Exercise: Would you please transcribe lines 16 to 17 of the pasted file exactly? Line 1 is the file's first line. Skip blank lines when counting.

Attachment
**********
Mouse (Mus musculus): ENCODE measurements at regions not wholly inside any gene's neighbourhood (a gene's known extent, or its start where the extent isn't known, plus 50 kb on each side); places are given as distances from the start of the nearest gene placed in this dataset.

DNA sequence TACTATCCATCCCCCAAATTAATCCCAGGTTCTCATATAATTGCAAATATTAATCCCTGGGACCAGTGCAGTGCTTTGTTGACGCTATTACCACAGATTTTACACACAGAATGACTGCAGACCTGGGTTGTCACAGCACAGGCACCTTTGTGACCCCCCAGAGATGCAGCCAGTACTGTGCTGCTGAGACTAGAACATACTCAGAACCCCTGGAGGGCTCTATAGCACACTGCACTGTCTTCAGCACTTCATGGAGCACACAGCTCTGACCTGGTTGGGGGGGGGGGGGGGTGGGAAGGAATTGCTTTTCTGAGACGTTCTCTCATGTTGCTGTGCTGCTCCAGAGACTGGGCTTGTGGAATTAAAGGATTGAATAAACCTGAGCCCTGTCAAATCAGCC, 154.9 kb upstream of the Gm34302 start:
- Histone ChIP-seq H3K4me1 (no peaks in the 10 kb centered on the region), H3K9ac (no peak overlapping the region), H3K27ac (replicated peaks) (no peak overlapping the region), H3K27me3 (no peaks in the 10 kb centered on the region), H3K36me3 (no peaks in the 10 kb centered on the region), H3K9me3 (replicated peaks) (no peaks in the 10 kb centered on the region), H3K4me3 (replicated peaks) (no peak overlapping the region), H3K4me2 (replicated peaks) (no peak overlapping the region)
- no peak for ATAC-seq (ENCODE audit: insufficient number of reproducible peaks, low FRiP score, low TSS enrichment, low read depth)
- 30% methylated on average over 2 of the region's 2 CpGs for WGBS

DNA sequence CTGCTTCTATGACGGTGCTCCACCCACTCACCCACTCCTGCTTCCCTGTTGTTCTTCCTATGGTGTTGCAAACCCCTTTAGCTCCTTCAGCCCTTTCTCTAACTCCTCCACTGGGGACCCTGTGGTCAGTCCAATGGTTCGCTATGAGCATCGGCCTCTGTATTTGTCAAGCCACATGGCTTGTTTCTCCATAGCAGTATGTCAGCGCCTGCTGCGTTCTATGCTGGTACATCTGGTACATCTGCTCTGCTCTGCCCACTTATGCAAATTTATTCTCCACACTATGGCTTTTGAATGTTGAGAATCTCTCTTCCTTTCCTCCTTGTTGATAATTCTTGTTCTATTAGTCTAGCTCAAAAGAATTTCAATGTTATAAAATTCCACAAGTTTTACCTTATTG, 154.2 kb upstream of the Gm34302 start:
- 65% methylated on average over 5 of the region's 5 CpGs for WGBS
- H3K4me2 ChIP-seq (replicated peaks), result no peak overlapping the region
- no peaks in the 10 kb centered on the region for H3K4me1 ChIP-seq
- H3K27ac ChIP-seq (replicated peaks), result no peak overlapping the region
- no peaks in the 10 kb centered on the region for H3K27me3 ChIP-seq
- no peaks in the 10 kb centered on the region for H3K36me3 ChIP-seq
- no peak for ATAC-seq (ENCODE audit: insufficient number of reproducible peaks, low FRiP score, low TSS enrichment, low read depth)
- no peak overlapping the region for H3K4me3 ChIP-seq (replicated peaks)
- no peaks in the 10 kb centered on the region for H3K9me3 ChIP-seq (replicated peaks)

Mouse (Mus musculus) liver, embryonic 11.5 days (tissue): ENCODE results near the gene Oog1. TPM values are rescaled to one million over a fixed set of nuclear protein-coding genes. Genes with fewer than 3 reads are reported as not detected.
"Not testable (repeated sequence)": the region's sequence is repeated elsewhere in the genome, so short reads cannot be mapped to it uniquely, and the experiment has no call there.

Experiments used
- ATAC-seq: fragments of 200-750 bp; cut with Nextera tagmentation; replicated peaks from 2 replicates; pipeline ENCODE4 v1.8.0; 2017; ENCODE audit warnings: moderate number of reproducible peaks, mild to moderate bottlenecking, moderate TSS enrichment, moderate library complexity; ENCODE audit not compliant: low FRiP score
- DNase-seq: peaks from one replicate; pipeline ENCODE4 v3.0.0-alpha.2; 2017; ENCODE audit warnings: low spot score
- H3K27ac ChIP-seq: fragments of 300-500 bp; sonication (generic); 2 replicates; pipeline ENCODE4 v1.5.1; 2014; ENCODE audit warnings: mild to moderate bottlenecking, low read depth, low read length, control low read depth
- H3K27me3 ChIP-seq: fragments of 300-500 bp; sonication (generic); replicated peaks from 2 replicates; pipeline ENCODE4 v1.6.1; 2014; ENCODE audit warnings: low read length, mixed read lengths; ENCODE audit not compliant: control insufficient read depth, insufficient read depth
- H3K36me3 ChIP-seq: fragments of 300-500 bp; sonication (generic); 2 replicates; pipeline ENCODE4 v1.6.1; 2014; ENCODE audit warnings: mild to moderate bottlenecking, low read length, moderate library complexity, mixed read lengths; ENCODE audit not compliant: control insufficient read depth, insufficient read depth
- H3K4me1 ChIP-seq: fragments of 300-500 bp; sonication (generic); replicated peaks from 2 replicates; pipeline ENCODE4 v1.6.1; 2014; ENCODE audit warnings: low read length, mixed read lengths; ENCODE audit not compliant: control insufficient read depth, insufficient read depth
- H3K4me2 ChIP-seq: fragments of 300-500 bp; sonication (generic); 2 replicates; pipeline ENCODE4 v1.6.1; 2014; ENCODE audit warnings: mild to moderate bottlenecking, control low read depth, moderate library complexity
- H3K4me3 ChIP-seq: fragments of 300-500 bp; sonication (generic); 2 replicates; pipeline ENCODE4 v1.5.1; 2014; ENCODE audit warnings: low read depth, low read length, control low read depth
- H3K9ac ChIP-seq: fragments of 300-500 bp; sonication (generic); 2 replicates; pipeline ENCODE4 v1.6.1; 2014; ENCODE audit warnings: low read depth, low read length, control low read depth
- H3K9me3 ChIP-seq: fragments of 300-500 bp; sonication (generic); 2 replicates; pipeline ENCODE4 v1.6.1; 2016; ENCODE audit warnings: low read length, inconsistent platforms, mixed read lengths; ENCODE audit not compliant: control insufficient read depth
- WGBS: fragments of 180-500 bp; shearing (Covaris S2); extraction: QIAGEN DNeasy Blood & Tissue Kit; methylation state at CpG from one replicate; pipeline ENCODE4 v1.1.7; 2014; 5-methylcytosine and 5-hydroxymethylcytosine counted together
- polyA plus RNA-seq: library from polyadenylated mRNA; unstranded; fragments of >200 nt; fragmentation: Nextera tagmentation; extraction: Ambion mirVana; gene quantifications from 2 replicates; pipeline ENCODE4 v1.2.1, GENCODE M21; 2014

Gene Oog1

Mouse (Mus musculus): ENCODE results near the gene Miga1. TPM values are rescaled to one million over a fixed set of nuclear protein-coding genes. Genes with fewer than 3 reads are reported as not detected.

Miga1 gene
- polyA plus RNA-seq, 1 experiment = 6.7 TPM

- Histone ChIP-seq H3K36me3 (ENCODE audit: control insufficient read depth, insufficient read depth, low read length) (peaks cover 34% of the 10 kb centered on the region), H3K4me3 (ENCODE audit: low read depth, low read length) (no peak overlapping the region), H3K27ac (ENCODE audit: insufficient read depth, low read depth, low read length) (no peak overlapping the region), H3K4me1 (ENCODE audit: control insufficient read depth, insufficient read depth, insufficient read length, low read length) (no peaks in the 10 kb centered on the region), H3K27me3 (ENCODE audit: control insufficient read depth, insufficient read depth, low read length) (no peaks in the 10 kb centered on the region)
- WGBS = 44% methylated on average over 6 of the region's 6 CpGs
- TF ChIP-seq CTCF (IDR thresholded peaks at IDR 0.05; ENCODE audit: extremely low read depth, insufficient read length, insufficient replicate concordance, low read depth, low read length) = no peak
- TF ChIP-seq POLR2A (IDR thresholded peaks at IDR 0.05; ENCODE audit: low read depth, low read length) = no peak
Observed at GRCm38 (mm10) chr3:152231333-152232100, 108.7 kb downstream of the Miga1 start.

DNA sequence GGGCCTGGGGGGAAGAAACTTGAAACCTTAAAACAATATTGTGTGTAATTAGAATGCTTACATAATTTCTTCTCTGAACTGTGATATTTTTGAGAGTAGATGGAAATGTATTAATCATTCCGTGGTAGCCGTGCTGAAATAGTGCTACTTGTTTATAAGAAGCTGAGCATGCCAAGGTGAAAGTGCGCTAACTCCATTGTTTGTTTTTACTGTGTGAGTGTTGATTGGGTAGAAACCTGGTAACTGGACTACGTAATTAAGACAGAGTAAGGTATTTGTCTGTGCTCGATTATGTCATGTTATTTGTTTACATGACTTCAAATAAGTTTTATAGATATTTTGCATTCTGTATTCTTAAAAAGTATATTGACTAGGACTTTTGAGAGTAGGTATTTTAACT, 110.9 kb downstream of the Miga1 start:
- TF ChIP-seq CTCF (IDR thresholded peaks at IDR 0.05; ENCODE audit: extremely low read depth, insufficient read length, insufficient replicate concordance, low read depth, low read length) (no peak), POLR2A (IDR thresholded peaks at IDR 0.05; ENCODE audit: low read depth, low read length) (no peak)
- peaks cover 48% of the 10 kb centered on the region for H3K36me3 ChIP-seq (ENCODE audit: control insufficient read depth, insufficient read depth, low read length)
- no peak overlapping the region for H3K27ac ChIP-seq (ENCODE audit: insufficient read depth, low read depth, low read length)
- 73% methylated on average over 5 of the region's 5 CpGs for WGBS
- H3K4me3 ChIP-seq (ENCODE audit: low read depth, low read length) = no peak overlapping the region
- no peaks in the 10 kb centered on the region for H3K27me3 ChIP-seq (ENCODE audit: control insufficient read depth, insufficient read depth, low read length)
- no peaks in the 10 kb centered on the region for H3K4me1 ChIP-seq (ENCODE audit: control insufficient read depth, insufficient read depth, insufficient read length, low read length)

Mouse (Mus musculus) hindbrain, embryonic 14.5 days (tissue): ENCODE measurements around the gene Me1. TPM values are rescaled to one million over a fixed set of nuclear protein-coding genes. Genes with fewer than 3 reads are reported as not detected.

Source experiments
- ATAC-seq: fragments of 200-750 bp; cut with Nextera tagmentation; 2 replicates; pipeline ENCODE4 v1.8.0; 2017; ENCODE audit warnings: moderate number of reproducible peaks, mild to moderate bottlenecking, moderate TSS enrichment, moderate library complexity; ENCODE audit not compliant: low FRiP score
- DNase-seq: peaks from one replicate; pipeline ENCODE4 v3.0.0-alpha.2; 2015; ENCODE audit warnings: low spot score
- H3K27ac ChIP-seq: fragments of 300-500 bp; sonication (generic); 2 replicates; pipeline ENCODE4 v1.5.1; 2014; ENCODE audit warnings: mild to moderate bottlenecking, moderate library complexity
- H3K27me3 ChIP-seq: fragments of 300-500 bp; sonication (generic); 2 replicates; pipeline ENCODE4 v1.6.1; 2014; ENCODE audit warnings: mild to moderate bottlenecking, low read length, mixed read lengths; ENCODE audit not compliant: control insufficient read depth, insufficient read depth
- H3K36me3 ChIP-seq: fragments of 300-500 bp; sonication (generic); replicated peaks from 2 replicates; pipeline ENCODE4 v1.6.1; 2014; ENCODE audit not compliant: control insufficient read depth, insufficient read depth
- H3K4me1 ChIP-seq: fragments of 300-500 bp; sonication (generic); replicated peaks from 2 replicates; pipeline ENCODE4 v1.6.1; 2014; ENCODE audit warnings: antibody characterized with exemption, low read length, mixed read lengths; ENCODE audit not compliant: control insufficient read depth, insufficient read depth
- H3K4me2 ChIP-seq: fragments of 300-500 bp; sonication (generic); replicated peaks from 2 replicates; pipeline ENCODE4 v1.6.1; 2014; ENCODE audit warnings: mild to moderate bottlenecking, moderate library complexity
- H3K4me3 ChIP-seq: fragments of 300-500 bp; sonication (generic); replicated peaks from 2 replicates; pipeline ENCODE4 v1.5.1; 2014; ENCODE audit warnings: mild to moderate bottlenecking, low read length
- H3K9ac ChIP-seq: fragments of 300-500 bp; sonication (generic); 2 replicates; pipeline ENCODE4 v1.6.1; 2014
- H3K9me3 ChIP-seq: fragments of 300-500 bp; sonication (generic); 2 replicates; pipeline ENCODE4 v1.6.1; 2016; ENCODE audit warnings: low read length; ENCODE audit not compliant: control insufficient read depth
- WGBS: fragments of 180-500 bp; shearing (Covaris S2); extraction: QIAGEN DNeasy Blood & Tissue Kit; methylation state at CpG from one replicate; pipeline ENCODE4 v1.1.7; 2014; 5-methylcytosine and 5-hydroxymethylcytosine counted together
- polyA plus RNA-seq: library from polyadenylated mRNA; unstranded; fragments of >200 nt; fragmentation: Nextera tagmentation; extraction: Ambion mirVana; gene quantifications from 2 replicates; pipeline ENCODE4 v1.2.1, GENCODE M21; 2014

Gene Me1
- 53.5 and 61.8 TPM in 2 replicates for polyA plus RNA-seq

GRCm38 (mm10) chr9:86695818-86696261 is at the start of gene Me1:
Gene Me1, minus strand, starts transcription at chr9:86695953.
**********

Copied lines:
Mouse (Mus musculus) liver, embryonic 11.5 days (tissue): ENCODE results near the gene Oog1. TPM values are rescaled to one million over a fixed set of nuclear protein-coding genes. Genes with fewer than 3 reads are reported as not detected.
"Not testable (repeated sequence)": the region's sequence is repeated elsewhere in the genome, so short reads cannot be mapped to it uniquely, and the experiment has no call there.